Given its geographic position and its history with Russia, as well as the increased influence exerted over countries in the region, Romania is interested in and actively promoting an enhanced presence of NATO on its Eastern Flank. Of most concern to the country is the increased militarization of the Black Sea, with strong military buildup in Crimea and a planned enhanced Russian naval presence, together with Russia’s attempts to influence economic, political, and social decisions throughout the region. This year Romania started allocating 2 percent of GDP to its military spending, hence heading to the NATO Leaders’ Meeting ever more confident and determined to protect and promote its interests.

Yet, this summit is less about Eastern Flank and the Black Sea, or even Syria, as it is about the Trump administration’s view on NATO, in general, and on strategic partners, such as Romania, in particular. Like the other Allies, Romania hopes for clarity on the future of its military relation with the United States, of the U.S. presence in the region, and on its stance on Russia. In an ironic, yet worrying, reversal of roles, Romania expects from the United States lucidity and predictability.

-Alina Inayeh, Director of the Black Sea Trust for Regional Cooperation 


President Trump Comes to Brussels

When President Trump visits Brussels for a rapid round of meetings with Belgian, European Union, and NATO leaders, style will likely take precedence over substance. The atmospherics will be especially important given the intense concern in Europe about the place of transatlantic relations in the international policy calculus of the new administration.  European leaders have spent a great deal of time and effort in gauging the best way to engage President Trump. There is a widespread belief that the president places a premium on personal interaction. If so, pre-summit preparation — and these events tend to be very well scripted in advance — goes only so far in defining outcomes.  Much will depend on what President Trump has to say, and how he says it. 

Allies are primed to hear sharp language on defense spending and the need to step up NATO’s role in counterterrorism. Indeed, these points have been made, often in pointed fashion, by previous U.S. administrations. They are no longer controversial in the European debate. Above all, NATO partners will seek reassurance that the U.S. commitment to Europe is still driven by a shared stake in European security, rather than a transaction with Europe as the consumer. One hundred years after the American entry into the First World War, and seventy years after the launch of the Marshall Plan, 2017 is a notable year for the president to underscore this vital connection.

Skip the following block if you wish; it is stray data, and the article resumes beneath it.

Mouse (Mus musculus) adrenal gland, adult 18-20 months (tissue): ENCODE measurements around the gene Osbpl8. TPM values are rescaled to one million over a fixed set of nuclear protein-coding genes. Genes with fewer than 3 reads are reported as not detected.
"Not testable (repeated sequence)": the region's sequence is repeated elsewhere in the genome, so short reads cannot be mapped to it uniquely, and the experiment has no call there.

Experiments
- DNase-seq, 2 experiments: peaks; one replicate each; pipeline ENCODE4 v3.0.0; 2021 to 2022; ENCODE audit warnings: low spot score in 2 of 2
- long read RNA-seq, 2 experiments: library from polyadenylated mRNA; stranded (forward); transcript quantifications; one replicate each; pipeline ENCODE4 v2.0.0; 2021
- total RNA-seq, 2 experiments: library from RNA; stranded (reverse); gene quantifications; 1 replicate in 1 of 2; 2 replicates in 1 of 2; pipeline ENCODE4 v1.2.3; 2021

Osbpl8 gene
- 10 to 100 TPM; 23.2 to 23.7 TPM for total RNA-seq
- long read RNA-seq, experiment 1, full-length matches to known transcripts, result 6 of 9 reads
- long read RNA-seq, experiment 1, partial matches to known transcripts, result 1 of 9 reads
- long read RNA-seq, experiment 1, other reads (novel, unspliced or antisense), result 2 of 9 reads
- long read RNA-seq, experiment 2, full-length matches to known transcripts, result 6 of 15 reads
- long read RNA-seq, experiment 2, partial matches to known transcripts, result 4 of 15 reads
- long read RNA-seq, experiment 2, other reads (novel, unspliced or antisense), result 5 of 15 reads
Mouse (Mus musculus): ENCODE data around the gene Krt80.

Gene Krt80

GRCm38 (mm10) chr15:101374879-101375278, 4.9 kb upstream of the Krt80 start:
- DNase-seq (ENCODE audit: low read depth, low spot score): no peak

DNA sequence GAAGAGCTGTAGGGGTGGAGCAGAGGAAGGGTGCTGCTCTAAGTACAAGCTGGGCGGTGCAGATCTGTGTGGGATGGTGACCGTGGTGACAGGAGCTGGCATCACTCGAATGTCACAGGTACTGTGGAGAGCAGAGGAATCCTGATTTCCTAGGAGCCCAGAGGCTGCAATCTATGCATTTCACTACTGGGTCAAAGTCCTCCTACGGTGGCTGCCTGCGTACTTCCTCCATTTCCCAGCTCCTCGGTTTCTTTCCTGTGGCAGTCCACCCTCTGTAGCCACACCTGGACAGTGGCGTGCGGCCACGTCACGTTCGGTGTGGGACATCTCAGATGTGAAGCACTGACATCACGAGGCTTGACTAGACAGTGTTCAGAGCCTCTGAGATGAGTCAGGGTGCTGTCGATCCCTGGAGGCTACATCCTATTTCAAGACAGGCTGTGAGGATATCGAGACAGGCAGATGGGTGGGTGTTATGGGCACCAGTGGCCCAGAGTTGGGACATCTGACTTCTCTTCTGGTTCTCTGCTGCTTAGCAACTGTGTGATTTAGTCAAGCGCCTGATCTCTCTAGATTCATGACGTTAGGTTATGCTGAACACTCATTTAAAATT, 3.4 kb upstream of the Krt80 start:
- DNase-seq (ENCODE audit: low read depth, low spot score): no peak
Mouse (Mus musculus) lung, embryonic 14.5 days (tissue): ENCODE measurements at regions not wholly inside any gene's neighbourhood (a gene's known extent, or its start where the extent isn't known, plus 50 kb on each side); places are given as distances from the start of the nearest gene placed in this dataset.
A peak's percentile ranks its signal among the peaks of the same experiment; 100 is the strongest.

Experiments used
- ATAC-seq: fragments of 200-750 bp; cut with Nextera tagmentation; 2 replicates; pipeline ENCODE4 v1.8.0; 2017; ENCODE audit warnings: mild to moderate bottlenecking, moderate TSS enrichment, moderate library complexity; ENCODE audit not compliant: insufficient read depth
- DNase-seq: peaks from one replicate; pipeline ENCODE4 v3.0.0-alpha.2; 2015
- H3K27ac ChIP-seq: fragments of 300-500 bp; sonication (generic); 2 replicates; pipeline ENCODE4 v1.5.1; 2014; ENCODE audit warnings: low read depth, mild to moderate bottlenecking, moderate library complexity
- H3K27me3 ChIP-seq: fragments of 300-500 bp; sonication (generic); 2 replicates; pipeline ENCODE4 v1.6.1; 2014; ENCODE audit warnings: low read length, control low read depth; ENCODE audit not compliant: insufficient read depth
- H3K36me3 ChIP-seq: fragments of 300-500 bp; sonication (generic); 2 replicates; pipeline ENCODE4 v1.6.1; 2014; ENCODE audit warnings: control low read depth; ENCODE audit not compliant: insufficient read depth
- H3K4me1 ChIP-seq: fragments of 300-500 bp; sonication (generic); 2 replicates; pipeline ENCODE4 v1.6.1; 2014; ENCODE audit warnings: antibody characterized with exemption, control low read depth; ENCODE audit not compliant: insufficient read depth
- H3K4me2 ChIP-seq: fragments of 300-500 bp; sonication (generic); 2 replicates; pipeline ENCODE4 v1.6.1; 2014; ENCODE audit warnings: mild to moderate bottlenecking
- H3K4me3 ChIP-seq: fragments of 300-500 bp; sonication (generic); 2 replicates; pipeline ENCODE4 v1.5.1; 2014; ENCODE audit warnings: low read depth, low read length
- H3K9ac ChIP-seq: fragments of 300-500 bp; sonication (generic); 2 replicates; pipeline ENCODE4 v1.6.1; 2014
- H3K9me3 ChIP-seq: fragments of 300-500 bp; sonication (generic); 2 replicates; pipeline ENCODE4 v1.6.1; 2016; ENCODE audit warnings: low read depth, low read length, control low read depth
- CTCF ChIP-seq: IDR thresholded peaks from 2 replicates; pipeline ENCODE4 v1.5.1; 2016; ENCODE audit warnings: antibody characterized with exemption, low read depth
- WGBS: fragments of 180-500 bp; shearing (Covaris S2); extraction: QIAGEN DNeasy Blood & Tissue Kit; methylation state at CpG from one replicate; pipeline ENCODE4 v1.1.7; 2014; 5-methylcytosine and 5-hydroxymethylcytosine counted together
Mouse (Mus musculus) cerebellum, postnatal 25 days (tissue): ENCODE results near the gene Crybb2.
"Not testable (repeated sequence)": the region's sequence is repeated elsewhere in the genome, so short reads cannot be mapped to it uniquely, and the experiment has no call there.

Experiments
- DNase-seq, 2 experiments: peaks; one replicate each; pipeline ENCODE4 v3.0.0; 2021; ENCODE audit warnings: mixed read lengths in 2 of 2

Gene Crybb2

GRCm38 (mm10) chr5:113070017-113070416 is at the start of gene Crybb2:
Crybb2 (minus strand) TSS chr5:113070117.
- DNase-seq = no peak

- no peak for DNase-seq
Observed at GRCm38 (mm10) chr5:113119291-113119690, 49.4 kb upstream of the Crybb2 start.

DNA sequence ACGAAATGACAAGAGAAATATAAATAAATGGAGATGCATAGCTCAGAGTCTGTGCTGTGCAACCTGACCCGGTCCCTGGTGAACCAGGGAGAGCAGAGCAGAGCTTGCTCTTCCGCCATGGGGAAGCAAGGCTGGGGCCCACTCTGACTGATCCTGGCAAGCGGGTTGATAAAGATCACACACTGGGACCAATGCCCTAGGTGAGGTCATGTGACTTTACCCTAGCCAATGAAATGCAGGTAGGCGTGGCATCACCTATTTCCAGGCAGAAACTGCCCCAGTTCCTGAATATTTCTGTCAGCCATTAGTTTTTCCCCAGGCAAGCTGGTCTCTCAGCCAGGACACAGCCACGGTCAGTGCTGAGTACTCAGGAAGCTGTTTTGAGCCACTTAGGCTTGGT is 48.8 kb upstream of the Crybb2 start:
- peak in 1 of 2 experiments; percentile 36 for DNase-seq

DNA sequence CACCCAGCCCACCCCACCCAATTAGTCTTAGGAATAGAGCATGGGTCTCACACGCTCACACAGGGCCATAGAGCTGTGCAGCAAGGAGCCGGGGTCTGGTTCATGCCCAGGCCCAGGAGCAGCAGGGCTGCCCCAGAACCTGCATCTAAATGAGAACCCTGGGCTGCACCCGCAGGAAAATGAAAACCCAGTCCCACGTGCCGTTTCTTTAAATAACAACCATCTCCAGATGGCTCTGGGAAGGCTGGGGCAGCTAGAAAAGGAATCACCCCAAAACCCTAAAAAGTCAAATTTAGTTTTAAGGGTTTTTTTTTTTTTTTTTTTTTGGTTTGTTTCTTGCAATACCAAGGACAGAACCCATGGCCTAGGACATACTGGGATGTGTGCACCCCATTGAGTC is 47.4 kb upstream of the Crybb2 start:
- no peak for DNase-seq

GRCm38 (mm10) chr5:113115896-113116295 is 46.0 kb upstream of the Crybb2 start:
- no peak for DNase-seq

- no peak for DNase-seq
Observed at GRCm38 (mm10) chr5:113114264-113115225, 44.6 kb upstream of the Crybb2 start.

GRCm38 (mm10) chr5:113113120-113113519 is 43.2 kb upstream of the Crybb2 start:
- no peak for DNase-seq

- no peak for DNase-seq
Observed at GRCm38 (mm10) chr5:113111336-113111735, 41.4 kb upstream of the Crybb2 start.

-Ian Lesser, Vice President and Executive Director, GMF Brussels


Poland Aims for Full Implementation of Warsaw Summit Decisions

As the host of the last NATO summit, Poland is deeply interested in a smooth and a positive outcome from the NATO’s leaders meeting in Brussels this week. Polish President Andrzej Duda will meet President Trump for the first time, and will seek U.S. support for Poland’s regional role and an invite President Trump to join the Three Seas Summit in July, hosted by Poland for the twelve countries between Baltic, Black, and Adriatic seas. Acceptance of this invitation would be a confirmation of the strength of the bilateral ties, and a strong sign of support for Poland’s role as a regional leader.

 What the Polish government will want to see coming out of Brussels, is a clear message of commitment to the Article V — especially given the “NATO is obsolete” comments. Equally important will be NATO leaders’ support for the full and swift implementation of the Warsaw summit — which is already very much on the way. Since the NATO summit in Warsaw last year, Poland has clearly become the center of gravity for the defense of NATO’s Eastern Flank, especially given the substantial presence of the U.S. Army. A continued presence is something that President Trump and other leaders should support, as it is vital for Poland’s and NATO’s security.

Poland will not be unhappy about the second priority for the Brussels meeting — a debate over burden-sharing. Poland is one of the five Allies already spending 2 percent and is considering a legislation that would increase the spending to 2.5 percent of GDP over time. While the 2 percent debate is controversial in many European capitals, Warsaw will certainly position itself as an ally of Washington on this issue.

Poland is an active member of the Global Coalition Against Daesh, but has remained somewhat quiet on NATO officially joining as a member. Given that this issue seems to be of particular importance for Washington, Warsaw is likely to play a supportive role, and let the other more skeptical capitals like Paris and Berlin ask the tough questions.

-Michal Baranowski, Director of GMF's Warsaw office